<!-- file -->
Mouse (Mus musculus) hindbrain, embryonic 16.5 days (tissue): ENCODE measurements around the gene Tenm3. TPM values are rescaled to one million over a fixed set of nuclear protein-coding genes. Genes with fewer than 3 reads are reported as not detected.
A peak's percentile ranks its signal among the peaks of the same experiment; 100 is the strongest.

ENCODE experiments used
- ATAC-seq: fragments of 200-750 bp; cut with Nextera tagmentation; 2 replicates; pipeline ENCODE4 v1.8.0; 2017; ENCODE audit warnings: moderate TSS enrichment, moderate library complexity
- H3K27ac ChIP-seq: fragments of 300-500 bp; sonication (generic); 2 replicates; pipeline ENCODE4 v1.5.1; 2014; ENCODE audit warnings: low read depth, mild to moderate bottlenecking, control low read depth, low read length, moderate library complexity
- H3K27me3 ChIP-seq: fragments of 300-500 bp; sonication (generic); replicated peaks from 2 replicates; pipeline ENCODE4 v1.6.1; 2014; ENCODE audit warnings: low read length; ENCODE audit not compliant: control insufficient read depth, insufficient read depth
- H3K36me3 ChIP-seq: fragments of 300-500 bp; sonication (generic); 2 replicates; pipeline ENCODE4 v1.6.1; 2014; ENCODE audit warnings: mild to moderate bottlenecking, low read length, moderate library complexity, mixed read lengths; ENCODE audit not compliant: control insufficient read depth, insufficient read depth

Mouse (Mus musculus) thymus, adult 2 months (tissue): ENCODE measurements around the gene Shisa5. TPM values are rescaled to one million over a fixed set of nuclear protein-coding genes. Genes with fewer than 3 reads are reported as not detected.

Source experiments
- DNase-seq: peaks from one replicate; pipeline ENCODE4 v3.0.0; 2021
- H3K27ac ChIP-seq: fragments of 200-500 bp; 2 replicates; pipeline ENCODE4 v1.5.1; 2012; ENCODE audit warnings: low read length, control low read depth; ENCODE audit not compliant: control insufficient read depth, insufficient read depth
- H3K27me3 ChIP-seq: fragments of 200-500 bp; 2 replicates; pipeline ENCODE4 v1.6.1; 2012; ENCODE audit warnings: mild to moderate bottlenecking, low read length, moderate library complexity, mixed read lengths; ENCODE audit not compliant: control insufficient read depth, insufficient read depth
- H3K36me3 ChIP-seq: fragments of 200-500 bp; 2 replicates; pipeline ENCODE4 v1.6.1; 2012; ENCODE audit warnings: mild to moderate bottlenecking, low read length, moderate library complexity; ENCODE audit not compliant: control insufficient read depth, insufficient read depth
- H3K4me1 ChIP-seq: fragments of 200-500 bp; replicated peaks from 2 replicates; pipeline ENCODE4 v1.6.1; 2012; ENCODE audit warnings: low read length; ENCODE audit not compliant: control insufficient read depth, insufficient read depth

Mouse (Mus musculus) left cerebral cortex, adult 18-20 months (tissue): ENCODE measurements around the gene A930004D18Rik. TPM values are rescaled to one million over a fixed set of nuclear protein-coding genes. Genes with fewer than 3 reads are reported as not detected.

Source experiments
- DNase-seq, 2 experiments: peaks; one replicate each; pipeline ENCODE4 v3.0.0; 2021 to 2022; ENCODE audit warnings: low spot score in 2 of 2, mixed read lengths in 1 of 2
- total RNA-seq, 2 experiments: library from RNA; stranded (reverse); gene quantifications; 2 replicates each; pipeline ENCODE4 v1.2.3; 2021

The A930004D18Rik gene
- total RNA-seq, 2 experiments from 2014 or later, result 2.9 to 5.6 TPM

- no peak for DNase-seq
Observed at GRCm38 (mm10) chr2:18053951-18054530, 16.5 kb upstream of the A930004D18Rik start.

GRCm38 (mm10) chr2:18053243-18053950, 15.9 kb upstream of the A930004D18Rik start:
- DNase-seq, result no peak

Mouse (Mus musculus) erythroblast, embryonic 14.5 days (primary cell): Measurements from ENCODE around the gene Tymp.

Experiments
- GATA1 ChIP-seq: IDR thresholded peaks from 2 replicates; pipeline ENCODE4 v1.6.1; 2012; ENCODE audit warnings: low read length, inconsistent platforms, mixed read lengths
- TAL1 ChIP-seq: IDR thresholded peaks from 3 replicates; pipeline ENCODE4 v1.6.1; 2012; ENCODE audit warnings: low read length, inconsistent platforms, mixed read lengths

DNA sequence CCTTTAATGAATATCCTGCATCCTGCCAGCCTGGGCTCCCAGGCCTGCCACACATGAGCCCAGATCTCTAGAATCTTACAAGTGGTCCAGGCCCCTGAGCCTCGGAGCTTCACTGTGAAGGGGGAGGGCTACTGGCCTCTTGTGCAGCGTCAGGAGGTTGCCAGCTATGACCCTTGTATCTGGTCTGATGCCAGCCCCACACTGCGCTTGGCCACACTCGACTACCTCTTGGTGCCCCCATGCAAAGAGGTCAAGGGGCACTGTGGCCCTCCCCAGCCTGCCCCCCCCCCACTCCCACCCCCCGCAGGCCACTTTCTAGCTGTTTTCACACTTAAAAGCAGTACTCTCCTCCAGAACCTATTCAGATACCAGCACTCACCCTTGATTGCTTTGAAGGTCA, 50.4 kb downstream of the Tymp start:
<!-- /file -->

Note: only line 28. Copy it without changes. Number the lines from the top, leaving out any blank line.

- TAL1 ChIP-seq: IDR thresholded peaks from 3 replicates; pipeline ENCODE4 v1.6.1; 2012; ENCODE audit warnings: low read length, inconsistent platforms, mixed read lengths